So, this was the story of Mr. Kashiram Sharma a small vendor in Khan Market. A very subtle and organised person selling daily use clothes used for cleaning purposes mostly. We all mostly use aprons in the kitchen, a handkerchief in our pocket, a face towel in our bathrooms, a moping cloth, etc. We always aim for brand stickers to justify the price of the product. It is known that these products are very useful to us on a daily basis and mostly we need a new one almost after every 2-3 weeks. Yet again we go to our favourite supermarkets and buy shinning new handkerchief from a showroom who are just pressing the electricity charges and the building charges on its customers. The quality is almost same, yet the price margin is relatively high. Let’s just take an initiative of helping these poor, hard working souls. Like all of us, they also have a family to feed. We can just simply prefer purchasing stuff like these from these vendors and it will make a huge difference. 3 handkerchiefs are being sold at a price of Rs. 30 and the same product with fancy packaging is being sold for Rs. 100 or more. The only difference is the AC showroom.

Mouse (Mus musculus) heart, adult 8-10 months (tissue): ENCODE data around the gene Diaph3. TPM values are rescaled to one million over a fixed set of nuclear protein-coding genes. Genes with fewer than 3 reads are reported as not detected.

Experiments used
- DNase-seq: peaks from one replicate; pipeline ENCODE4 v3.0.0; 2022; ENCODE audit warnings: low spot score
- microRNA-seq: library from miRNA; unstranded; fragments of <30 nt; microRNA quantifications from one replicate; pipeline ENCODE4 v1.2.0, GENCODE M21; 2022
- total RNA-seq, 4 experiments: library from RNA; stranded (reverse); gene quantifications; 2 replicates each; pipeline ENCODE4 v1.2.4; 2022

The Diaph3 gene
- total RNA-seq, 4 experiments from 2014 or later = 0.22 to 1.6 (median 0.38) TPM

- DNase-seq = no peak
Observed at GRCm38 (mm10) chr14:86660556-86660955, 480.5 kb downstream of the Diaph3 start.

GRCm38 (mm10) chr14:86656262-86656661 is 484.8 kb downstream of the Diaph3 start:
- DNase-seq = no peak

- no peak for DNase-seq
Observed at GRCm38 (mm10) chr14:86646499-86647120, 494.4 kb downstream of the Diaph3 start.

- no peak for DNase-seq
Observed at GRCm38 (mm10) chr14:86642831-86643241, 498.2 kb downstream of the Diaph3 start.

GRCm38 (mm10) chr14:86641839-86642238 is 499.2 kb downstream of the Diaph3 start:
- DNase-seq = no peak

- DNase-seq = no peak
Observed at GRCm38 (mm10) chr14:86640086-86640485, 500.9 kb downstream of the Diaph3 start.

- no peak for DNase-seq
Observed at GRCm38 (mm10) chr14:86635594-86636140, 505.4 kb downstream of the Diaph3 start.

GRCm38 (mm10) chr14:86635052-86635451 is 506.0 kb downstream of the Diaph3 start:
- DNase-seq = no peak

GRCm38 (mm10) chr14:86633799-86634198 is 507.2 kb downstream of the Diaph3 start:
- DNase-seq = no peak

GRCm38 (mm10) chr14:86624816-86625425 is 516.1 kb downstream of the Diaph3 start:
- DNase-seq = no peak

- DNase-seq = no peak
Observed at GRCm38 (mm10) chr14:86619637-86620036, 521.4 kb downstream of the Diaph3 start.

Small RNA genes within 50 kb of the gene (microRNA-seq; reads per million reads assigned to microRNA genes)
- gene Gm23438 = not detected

The 2020 Pandemic is a very crucial period for almost all of us, it doesn’t matter if you are from a privileged family or not it’s a pandemic and it’s destroying everything in multiple ways i.e. either due to the Virus or due to unemployment. Let’s help these small vendors, let’s take a pledge to reach out to them for at least products where the brand is just a mere label.

I’m also sharing the contact no. of Mr. Kashiram Sharma as he also promised to reach out to anyone who wants to buy from him at +91-9069588132. Like Baba Ka Dhaba, there are many stories yet to be unraveled, we know we can do it. The power of social media has always been proved to be a very vital one. Hence, let’s use this power and help them to fight this Global Pandemic.

Because why not? Why not should we avoid paying extra money for the same stuff and save a little? Why not should we help these small vendors grow a little? Because every contribution matters. Let’s just ditch the idea of thinking of the ROI while standing in the queue for the payment of a product that can be bought from a local vendor and still won’t make a difference. Sounds like more ROI? Yes, it is a very great deal indeed for you and also for that one poor vendor whom you will be helping to contribute to earnings of their daily bread.


By Saloni Pandey.